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And, yes, I DO take it personally: Professor Cole reads my mind
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Wednesday, July 22, 2009

Professor Cole reads my mind

and does an infinitely better job of articulating the matter than i would have done...

apologies to the fair use standard...

The US military has, understandably, condemned the coerced video of a US soldier taken hostage by Taliban in Afghanistan.

But I fear that the argument that the public humiliation of prisoners is against international law won't take the US very far after 8 years of Bush-Cheney.

After the evidence surfaced that the US military took all those humiliating pictures of prisoners at Abu Ghraib to blackmail them by threatening to make them public, the US assertion of support for this principle of the Geneva Conventions will be met with, well, let us say substantial skepticism.

In fact, as I was reminded by a former ambassador, the Bush-Cheney- Yoo-Armitage gutting of US conformance with the Geneva Conventions really makes it difficult for Washington credibly to complain about the treatment of any of our captured soldiers. The Taliban could hold the soldier hostage forever if they follow the principle put forward by Sen. Lindsey Graham. They could (God forbid) put him in stress positions naked and threaten to release the pictures to his family, and they would have done nothing that Rumsfeld's Pentagon had not done routinely and on a vast scale.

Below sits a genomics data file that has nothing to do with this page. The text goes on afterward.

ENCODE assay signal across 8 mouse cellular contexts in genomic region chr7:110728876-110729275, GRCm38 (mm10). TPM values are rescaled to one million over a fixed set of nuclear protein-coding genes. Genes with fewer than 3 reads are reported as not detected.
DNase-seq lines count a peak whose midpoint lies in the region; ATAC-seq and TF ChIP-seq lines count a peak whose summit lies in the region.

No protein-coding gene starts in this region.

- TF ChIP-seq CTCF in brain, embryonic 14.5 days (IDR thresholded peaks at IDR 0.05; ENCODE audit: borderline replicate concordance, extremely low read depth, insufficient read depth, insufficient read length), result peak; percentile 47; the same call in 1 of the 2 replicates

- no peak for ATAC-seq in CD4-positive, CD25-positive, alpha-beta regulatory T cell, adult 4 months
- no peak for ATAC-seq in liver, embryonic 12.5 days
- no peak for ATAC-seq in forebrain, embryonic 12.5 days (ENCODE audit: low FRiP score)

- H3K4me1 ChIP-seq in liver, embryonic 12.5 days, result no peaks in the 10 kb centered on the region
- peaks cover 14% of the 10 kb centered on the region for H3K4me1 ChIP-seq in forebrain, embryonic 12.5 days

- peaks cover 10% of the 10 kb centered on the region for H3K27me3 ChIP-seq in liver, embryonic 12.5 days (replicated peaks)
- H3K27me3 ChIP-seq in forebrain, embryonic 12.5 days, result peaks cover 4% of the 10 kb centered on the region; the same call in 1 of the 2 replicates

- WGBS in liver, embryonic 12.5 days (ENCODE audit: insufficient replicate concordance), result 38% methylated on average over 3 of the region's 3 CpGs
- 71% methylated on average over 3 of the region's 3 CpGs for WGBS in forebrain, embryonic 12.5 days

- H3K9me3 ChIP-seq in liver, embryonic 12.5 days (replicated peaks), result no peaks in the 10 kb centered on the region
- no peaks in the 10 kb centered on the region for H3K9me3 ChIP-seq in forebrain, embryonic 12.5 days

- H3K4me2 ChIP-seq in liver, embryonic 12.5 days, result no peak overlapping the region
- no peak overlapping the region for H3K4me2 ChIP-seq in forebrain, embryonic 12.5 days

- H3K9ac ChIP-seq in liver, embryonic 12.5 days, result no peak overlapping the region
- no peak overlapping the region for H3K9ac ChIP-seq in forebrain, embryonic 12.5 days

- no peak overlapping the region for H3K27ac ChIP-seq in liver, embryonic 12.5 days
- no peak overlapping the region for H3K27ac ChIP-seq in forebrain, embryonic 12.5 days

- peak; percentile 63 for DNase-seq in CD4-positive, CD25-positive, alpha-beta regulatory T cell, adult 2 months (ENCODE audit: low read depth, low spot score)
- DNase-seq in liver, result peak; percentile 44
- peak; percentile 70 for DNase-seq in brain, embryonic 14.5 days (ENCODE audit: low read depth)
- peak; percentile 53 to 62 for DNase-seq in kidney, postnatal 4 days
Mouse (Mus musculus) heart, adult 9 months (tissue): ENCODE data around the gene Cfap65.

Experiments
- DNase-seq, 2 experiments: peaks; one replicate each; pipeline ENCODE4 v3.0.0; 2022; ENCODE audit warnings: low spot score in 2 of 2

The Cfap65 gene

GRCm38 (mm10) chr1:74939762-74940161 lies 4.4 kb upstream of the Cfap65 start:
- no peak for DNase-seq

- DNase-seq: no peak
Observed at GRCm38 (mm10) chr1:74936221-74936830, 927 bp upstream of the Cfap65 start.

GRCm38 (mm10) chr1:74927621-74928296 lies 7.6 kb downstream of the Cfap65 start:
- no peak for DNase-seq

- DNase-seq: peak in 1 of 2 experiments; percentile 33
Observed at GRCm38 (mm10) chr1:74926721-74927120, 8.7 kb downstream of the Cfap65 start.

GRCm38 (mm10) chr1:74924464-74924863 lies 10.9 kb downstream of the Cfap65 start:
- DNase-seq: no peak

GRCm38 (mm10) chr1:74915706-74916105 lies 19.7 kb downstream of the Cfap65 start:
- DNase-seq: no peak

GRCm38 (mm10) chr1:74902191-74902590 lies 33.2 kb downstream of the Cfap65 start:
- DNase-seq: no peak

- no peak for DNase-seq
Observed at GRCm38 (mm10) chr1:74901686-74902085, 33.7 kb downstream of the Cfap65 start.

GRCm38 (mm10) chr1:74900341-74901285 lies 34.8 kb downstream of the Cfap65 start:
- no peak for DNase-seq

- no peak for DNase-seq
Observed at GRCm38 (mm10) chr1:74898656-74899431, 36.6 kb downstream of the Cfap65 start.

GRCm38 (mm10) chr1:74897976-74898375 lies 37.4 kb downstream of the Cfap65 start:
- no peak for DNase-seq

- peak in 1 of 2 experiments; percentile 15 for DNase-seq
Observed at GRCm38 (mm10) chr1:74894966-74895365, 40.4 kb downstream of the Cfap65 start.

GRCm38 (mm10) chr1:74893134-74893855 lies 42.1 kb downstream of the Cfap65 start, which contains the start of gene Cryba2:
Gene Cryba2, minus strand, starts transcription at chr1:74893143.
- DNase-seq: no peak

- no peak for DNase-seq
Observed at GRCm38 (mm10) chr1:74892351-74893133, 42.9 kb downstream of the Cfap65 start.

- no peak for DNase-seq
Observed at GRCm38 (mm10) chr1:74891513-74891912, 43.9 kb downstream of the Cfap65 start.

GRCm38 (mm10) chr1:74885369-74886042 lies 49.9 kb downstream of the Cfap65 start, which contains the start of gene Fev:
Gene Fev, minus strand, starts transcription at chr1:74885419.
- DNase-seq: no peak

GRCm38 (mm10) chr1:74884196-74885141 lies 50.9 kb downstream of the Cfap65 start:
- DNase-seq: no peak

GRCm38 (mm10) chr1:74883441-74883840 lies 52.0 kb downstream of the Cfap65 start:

The US refusal to so much as investigate American officials implicated in torture and breaking international law also does not help us gain credibility on seeing to it that those who mistreat our troops are tried on those charges. We even have Dick Cheney defending waterboarding, for which Japanese generals were tried and executed after WW II. It is disgusting.

And huffing and puffing that the Taliban are not a government won't get us very far either. They control 10 percent of the country.

You obey the Geneva Convention and the rest of international law on the treatment of captives because it gives you the moral high ground with regard to the treatment of our troops. Not doing so endangers every single one of our men and women in uniform.

What is really scary is that the shadowy set of secret military and intelligence teams charged by Cheney to break international law continuing to do so despite President Obama's orders to cease torture. Obama had better get a handle on this issue, because it could well blow up in his face, in fact, Cheney may intend it to do so. I think there are still people in the US government who take their cues from the latter rather than the former.

the other day when i saw the news item about the u.s. protest, it crossed my mind to put up a post about it with essentially the same views expressed... then i thought, well, there's certainly nothing new about the u.s. having lost the moral high ground and neither is there anything new about bald-faced u.s. hypocrisy, so why bother...

while i totally agree that the u.s. protest was warranted, unless and until we, as a country, can face up to our own shortcomings (shortcomings...! HA...! how's THAT for a euphemism?), any such protest is only going to generate the kind of derision it so richly deserves...

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